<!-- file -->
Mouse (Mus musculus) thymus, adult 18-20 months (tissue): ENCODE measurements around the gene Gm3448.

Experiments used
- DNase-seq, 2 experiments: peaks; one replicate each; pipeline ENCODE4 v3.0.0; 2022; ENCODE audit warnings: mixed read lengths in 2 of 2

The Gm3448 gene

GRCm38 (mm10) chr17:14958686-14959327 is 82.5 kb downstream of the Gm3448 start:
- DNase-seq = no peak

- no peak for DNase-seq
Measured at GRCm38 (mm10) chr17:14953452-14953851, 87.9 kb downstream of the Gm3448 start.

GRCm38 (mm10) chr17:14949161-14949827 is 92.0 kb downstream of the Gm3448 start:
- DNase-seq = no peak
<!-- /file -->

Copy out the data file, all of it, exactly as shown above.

Mouse (Mus musculus) thymus, adult 18-20 months (tissue): ENCODE measurements around the gene Gm3448.

Experiments used
- DNase-seq, 2 experiments: peaks; one replicate each; pipeline ENCODE4 v3.0.0; 2022; ENCODE audit warnings: mixed read lengths in 2 of 2

The Gm3448 gene

GRCm38 (mm10) chr17:14958686-14959327 is 82.5 kb downstream of the Gm3448 start:
- DNase-seq = no peak

- no peak for DNase-seq
Measured at GRCm38 (mm10) chr17:14953452-14953851, 87.9 kb downstream of the Gm3448 start.

GRCm38 (mm10) chr17:14949161-14949827 is 92.0 kb downstream of the Gm3448 start:
- DNase-seq = no peak